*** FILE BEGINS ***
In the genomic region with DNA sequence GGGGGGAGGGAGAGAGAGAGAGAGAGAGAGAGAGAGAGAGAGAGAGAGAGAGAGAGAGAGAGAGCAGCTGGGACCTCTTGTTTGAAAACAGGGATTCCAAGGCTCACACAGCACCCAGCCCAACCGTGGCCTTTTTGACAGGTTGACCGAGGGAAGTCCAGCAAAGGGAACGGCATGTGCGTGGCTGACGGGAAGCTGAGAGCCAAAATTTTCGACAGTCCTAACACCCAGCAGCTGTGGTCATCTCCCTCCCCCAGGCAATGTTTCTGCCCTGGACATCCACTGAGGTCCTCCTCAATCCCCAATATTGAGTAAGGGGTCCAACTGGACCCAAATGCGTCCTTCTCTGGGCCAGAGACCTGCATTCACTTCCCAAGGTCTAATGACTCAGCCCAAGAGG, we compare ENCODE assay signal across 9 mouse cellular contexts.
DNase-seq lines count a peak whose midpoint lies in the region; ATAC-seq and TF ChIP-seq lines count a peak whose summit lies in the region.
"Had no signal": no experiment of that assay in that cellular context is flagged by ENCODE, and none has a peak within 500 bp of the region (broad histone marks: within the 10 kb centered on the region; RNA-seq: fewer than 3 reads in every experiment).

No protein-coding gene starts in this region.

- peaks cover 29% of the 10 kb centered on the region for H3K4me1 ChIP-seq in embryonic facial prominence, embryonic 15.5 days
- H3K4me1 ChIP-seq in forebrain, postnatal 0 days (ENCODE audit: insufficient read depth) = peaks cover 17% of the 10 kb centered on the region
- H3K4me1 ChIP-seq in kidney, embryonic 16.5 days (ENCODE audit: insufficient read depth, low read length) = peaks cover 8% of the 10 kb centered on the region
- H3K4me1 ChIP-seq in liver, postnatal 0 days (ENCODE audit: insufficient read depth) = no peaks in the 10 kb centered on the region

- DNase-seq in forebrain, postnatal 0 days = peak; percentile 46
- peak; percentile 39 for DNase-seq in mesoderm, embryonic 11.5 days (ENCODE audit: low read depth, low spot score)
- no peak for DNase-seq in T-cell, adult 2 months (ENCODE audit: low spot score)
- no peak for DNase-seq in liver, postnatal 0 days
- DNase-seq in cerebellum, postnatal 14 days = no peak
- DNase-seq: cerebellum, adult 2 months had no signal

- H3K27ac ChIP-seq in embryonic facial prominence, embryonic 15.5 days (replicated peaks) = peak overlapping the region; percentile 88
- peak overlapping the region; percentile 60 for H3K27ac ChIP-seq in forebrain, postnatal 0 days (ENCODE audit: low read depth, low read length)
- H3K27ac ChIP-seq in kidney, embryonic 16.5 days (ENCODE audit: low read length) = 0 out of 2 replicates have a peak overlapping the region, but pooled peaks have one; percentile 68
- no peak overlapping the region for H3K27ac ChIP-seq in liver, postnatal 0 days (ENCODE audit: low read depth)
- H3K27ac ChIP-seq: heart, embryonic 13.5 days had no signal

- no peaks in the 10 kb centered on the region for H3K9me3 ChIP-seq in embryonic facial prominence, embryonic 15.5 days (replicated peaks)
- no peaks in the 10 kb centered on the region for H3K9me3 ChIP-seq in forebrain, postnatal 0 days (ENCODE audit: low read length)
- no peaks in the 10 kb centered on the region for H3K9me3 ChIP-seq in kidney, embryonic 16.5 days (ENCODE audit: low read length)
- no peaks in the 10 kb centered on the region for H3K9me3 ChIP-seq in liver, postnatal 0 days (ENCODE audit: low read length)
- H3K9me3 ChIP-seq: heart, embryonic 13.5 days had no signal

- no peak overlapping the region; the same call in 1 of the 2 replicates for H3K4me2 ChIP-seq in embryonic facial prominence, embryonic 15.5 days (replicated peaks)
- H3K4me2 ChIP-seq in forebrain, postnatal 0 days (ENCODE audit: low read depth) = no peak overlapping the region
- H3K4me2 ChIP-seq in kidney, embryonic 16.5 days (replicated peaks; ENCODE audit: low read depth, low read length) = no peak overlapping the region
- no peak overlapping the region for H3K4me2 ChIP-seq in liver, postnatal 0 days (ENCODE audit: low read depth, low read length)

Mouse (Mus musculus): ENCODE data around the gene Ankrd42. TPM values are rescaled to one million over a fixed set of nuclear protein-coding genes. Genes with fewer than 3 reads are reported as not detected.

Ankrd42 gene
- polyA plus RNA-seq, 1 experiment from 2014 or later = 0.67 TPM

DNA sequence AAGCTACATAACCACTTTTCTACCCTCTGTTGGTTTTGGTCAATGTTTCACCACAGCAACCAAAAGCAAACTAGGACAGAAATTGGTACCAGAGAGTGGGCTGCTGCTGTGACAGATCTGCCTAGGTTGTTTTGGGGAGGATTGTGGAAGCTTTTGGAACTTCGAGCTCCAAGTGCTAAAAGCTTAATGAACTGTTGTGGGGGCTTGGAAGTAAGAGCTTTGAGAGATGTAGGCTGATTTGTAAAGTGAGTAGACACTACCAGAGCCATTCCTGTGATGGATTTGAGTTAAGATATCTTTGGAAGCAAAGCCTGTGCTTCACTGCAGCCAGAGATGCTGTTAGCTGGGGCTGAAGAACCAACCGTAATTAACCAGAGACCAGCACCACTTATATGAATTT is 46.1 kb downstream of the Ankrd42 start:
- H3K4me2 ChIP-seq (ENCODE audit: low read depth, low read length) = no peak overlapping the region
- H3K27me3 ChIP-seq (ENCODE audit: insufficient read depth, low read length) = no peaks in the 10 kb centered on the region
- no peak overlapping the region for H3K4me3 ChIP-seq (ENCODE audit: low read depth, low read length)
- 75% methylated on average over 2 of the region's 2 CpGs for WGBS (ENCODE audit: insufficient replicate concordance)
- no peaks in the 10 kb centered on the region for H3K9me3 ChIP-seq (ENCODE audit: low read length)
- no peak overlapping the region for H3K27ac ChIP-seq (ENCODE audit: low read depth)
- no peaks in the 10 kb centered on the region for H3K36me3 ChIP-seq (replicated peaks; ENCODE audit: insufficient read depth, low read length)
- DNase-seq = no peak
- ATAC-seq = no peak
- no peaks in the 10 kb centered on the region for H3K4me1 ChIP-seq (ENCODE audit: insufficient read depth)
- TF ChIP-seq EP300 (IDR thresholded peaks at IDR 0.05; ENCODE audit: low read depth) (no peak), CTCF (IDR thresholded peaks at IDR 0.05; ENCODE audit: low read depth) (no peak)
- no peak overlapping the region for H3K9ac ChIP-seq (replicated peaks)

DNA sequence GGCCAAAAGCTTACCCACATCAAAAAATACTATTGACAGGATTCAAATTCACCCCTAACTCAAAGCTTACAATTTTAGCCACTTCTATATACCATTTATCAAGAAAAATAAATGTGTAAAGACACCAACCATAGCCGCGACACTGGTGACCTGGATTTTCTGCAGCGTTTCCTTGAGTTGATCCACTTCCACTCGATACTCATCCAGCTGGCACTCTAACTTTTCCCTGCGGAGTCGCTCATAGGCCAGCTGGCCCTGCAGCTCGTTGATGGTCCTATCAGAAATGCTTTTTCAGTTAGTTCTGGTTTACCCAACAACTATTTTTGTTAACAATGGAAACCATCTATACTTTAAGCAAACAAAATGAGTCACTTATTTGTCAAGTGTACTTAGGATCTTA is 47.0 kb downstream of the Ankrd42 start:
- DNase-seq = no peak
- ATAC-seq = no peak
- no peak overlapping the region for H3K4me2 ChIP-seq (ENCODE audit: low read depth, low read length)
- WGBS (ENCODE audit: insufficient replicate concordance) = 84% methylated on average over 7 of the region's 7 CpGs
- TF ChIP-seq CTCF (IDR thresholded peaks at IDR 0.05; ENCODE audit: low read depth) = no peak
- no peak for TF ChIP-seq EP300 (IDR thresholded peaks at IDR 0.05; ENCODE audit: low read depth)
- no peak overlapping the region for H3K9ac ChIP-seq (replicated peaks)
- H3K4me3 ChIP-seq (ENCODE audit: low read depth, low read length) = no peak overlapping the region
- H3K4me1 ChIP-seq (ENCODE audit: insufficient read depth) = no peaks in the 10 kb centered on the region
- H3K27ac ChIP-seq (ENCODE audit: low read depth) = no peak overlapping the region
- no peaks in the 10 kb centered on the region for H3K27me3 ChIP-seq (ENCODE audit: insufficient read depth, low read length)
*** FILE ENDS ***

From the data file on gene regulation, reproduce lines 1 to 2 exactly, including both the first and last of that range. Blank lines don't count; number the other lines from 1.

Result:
In the genomic region with DNA sequence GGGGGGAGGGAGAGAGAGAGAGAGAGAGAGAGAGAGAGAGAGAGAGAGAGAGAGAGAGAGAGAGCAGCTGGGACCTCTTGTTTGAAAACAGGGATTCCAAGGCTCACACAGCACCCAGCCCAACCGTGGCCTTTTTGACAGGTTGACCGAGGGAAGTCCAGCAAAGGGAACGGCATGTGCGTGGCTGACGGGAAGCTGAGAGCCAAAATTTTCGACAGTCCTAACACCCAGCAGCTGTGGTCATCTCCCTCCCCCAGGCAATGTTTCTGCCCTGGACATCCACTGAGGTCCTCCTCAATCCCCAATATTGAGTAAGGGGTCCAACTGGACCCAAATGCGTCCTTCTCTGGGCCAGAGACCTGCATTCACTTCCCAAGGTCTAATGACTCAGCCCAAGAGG, we compare ENCODE assay signal across 9 mouse cellular contexts.
DNase-seq lines count a peak whose midpoint lies in the region; ATAC-seq and TF ChIP-seq lines count a peak whose summit lies in the region.